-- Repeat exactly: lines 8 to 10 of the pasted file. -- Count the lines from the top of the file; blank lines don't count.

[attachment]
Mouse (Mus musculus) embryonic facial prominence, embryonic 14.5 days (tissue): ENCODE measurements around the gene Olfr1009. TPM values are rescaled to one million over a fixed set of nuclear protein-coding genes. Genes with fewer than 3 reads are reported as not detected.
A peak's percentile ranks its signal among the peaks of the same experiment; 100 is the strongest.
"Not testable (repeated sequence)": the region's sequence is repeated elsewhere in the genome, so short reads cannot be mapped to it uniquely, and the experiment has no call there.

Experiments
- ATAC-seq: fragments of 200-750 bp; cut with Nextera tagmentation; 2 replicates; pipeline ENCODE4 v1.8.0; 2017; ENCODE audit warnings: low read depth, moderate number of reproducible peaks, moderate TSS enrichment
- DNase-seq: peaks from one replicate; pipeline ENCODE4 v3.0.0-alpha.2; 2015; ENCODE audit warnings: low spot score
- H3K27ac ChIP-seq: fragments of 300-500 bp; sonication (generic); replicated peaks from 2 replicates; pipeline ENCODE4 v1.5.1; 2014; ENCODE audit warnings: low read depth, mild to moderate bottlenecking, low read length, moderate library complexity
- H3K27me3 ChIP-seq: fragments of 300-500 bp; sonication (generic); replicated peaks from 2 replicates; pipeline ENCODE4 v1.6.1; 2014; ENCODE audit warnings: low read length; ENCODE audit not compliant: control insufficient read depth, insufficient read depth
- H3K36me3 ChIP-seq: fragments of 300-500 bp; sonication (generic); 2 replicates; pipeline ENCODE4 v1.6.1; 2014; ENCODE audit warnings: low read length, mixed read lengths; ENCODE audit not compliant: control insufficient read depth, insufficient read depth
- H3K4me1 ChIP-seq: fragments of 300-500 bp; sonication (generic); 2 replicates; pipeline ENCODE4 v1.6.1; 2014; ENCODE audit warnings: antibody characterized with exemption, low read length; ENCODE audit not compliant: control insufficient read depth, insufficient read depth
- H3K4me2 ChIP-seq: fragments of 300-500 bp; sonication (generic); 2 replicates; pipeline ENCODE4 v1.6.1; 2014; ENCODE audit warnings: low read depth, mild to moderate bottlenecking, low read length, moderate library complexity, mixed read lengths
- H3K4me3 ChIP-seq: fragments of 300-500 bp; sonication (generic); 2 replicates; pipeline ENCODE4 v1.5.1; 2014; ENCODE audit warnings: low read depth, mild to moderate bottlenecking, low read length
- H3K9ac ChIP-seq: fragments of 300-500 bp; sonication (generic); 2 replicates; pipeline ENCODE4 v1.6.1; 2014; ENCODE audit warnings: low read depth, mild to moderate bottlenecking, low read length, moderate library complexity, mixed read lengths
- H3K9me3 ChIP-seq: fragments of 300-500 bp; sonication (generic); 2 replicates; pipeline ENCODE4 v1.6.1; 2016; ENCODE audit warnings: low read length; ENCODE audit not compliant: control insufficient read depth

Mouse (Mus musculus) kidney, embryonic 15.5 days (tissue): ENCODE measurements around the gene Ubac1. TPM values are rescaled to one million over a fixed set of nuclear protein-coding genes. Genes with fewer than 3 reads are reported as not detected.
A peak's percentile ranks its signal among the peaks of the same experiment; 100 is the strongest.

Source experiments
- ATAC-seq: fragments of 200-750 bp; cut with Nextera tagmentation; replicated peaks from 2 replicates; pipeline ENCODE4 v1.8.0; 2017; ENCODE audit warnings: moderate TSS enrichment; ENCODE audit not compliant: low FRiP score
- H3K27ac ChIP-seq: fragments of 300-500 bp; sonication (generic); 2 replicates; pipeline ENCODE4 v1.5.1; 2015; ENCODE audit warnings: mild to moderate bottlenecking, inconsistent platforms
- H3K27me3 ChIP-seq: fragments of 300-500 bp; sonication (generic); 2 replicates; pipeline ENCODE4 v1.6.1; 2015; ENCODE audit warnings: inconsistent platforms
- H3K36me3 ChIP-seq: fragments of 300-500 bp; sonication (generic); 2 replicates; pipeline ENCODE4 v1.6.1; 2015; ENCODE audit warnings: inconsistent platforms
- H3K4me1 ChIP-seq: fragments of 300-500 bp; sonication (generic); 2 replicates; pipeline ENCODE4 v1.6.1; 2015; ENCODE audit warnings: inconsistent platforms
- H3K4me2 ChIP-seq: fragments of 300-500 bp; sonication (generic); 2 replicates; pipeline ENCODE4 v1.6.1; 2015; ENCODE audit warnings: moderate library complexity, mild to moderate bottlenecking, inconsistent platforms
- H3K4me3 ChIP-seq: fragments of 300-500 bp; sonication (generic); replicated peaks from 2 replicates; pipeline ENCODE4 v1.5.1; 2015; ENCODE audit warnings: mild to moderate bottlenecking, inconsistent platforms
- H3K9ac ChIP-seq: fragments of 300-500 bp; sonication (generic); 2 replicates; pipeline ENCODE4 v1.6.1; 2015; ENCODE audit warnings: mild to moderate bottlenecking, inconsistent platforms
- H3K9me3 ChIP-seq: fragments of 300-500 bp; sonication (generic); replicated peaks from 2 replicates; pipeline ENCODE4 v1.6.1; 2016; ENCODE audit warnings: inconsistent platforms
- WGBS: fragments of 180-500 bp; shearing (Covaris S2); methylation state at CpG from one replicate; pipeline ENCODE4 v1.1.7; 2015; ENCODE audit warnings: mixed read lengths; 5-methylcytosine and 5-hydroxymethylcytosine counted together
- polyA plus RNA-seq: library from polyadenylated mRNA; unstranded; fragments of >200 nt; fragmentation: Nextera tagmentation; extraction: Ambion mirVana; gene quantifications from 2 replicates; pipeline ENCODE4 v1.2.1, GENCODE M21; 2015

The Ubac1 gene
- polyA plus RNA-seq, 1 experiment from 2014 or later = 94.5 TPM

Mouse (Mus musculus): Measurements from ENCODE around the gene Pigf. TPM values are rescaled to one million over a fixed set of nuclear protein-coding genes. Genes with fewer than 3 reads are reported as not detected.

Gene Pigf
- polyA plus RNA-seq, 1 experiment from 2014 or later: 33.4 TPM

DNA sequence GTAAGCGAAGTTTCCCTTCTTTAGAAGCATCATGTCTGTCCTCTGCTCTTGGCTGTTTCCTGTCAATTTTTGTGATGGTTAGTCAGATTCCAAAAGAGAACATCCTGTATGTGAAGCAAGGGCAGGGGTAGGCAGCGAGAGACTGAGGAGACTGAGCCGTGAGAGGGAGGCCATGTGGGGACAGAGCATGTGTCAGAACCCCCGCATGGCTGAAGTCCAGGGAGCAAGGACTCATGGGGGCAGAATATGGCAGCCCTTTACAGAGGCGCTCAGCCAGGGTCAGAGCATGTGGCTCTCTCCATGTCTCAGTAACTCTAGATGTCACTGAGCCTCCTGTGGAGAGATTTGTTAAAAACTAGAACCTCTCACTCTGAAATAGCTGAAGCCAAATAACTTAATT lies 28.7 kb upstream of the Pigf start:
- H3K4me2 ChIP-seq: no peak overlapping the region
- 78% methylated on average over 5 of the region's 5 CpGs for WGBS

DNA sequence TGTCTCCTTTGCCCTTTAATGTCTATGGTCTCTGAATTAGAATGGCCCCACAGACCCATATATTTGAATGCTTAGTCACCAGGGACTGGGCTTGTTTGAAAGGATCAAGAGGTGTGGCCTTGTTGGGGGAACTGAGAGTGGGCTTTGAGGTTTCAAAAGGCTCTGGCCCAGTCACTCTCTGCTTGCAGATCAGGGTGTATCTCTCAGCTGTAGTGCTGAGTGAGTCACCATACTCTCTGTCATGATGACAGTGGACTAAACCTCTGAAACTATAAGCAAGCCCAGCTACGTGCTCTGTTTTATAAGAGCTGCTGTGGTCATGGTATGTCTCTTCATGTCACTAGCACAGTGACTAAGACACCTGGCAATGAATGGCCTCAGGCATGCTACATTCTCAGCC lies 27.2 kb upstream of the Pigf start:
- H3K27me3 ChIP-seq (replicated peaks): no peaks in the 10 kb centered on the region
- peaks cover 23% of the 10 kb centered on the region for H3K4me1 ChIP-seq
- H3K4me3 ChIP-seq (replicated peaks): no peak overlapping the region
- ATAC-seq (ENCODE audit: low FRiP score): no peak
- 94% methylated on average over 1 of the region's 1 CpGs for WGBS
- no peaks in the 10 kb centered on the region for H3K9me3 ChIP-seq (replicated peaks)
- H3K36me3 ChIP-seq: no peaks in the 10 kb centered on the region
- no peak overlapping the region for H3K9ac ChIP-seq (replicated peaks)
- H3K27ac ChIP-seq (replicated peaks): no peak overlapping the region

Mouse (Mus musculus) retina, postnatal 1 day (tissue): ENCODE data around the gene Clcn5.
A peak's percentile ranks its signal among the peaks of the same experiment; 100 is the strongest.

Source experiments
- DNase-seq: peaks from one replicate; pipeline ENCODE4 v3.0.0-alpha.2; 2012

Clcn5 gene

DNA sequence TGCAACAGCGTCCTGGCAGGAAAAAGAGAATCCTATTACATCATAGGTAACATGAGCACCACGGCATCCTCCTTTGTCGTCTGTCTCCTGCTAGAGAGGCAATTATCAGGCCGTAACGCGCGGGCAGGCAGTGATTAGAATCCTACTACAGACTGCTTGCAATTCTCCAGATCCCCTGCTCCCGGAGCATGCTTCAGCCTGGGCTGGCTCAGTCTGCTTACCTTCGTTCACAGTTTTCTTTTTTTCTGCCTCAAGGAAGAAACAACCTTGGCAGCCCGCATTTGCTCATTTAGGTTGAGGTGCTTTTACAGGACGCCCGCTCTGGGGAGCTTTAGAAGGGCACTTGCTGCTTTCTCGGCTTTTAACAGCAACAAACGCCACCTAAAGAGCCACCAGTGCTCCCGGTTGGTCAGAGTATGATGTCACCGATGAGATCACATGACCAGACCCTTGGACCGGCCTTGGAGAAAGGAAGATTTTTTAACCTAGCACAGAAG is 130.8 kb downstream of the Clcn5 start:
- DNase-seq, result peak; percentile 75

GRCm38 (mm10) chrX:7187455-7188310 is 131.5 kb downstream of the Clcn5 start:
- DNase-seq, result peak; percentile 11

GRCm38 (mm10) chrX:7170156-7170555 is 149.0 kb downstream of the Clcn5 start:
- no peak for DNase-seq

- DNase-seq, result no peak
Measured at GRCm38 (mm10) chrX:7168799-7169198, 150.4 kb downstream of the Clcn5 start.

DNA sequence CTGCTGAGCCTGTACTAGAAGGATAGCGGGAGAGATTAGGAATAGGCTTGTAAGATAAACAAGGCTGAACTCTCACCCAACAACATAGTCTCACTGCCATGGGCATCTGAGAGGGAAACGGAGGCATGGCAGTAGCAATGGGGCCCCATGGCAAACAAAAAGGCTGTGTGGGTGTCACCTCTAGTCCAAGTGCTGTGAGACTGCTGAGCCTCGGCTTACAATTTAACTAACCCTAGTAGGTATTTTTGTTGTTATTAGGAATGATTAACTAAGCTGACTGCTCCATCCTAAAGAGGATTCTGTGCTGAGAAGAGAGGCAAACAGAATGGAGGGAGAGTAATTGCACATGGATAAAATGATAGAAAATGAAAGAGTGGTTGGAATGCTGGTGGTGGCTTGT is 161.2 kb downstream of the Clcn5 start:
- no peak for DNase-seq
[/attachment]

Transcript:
- H3K27me3 ChIP-seq: fragments of 300-500 bp; sonication (generic); replicated peaks from 2 replicates; pipeline ENCODE4 v1.6.1; 2014; ENCODE audit warnings: low read length; ENCODE audit not compliant: control insufficient read depth, insufficient read depth
- H3K36me3 ChIP-seq: fragments of 300-500 bp; sonication (generic); 2 replicates; pipeline ENCODE4 v1.6.1; 2014; ENCODE audit warnings: low read length, mixed read lengths; ENCODE audit not compliant: control insufficient read depth, insufficient read depth
- H3K4me1 ChIP-seq: fragments of 300-500 bp; sonication (generic); 2 replicates; pipeline ENCODE4 v1.6.1; 2014; ENCODE audit warnings: antibody characterized with exemption, low read length; ENCODE audit not compliant: control insufficient read depth, insufficient read depth